Tyvak specializes in spacecraft development, launch services and on-orbit operations. "We deliver small satellites for critical missions across a variety of applications in LEO, GEO and beyond Earth orbit, and vehicle classes, including nanosatellites and microsatellites", explained Marco Villa, CEO of Tyvak International. Tyvak provides end-to-end, cost effective space systems using agile aerospace processes. "We collaborate closely with our customers and leverage a lean infrastructure to develop and manufacture advanced satellite systems", said Marco Villa. The company has a proven track record of 203 small satellites launched worldwide, 24,000 square feet of ISO 8 clean room, 10,000 square feet of precision manufacturing, and more than 74 missions enabled.

"Midstream oil, gas and utilities companies have limited monitoring over their assets", said Omar Qaise, CEO and Founder of OQ Technology. This is due to the limited availability of communication infrastructure in remote areas, high cost of deploying communication links, and high-power requirement of traditional wireless networks. OQ Technology helps solve these issues though a global constellation of low-cost nano-satellites. "Our connectivity hubs allow to cover large areas, offering customers wide visibility of their assets and the possibility to communicate with their sensors and actuators in near real-time", explained Omar Qaise. OQ's turn-key solution is scalable and the platform gives access to a multitude of data dimensions ranging from sensor data, remote sensing data, earth imagery and even social media to extract the maximum value required for business decision-making.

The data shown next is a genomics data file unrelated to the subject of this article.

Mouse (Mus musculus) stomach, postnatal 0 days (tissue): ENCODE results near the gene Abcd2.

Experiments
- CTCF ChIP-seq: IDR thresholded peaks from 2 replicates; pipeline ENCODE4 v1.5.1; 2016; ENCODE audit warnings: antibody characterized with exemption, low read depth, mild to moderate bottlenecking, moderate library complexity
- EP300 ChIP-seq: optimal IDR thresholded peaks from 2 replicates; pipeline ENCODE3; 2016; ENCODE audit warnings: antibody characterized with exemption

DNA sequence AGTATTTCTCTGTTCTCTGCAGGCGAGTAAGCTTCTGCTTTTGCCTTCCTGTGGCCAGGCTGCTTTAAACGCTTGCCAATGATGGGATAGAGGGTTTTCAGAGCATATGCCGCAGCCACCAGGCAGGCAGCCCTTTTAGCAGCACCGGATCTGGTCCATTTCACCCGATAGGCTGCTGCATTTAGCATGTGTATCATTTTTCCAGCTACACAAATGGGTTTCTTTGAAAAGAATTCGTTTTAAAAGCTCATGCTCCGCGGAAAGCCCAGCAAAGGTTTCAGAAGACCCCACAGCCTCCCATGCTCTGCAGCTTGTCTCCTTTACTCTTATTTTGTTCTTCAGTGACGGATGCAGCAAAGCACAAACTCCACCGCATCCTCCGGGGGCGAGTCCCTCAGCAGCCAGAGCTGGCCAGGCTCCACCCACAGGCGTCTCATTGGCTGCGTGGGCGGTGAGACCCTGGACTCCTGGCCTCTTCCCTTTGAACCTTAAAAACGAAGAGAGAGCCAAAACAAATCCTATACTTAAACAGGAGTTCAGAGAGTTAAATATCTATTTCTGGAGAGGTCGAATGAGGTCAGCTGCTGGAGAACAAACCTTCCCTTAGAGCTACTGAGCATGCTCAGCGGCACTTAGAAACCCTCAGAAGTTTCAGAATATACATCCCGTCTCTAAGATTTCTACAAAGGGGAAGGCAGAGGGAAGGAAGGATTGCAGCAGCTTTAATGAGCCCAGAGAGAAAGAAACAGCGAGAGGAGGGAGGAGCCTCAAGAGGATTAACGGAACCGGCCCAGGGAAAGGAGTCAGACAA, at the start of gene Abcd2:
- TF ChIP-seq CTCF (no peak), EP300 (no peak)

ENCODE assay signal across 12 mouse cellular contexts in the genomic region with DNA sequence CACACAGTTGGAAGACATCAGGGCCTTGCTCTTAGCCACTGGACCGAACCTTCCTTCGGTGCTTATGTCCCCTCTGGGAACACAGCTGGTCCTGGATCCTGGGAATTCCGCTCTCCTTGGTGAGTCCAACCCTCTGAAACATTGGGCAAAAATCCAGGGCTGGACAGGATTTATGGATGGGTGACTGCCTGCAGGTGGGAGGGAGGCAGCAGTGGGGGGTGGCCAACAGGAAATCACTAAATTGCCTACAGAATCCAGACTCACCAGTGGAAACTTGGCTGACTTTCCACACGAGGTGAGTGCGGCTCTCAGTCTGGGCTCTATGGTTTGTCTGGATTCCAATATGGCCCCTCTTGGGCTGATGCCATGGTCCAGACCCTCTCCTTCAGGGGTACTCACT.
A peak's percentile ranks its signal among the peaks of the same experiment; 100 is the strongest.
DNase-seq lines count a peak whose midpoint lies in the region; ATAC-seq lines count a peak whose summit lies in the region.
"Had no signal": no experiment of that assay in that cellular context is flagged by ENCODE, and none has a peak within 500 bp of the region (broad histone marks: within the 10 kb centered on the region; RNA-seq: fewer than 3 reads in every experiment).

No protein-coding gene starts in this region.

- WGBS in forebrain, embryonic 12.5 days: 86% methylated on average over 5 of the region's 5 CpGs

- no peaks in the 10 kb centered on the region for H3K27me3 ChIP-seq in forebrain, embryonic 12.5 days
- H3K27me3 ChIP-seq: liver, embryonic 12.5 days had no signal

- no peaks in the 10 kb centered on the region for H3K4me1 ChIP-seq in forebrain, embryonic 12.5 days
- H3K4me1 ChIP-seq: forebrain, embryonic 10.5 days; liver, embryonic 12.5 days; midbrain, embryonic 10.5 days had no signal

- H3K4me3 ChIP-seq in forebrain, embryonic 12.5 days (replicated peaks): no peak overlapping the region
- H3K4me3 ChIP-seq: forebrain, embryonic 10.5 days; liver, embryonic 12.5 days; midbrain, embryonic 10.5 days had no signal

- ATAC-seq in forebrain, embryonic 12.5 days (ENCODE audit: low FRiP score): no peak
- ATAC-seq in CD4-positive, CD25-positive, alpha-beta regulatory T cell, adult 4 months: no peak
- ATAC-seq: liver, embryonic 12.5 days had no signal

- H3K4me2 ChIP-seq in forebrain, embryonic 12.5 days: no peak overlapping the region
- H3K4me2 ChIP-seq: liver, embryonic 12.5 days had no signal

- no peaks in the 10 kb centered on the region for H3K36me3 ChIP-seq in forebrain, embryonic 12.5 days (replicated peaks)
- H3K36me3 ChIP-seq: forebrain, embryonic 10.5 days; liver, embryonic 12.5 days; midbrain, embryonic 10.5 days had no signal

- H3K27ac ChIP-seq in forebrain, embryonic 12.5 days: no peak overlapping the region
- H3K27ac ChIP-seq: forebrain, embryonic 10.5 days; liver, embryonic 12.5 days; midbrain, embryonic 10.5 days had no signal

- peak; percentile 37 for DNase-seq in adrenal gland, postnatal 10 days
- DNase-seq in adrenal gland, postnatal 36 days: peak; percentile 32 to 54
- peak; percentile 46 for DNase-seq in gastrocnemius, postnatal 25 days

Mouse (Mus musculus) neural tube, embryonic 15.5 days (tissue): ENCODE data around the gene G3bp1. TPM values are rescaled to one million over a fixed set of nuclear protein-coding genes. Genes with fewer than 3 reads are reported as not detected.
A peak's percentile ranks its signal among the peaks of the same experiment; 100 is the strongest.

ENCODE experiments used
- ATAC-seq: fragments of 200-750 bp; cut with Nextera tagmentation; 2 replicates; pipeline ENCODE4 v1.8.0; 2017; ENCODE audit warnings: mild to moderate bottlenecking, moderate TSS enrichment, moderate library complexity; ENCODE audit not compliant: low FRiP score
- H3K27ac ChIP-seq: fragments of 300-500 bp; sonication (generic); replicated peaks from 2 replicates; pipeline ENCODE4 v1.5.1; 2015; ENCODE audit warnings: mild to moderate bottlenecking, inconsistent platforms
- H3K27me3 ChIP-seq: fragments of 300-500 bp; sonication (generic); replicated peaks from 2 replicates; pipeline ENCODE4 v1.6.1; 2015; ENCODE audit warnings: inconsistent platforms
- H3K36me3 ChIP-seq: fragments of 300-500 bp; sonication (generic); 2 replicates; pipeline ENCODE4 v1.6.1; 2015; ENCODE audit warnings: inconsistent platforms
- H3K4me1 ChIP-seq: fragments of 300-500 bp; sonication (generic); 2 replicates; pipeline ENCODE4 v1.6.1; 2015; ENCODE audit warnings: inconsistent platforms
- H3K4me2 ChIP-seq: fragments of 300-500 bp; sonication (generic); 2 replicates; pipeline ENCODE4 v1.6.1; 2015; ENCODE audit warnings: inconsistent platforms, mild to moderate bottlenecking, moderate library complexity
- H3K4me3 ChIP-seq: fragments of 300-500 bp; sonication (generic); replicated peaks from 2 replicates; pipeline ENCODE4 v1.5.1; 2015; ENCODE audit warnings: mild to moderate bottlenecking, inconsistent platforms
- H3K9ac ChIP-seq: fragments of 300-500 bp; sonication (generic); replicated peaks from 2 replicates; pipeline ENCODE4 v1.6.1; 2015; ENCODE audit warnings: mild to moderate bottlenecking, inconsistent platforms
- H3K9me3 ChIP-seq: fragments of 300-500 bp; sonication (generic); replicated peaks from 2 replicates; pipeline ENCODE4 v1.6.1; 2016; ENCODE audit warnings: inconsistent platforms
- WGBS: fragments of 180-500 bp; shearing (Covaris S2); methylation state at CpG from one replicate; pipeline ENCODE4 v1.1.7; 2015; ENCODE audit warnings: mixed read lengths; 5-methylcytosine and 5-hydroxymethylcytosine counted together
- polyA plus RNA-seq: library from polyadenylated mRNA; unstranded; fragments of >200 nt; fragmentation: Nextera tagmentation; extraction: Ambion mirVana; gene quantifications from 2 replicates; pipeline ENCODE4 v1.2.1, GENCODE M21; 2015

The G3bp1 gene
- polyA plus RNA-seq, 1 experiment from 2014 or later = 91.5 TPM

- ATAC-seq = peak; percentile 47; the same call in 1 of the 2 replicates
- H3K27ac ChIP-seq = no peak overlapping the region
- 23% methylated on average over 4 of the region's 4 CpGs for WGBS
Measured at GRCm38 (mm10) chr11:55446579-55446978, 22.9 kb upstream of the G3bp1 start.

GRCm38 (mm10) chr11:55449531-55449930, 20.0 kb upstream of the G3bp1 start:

Before the lunch break, David Goldsmith took the stage for an inspiring and passionate session aptly titled Project Moon Hut – Accelerating the Earth-Space Ecosystem and the Promise of Hope for Earth’s Future. A Consultant, coach and entrepreneur, David Goldsmith is also the author of "Paid to Think: A Leader Toolkit for Redefining Your Future", in which he presents new perspectives to leaders and managers, replacing the so-called traditional leadership techniques.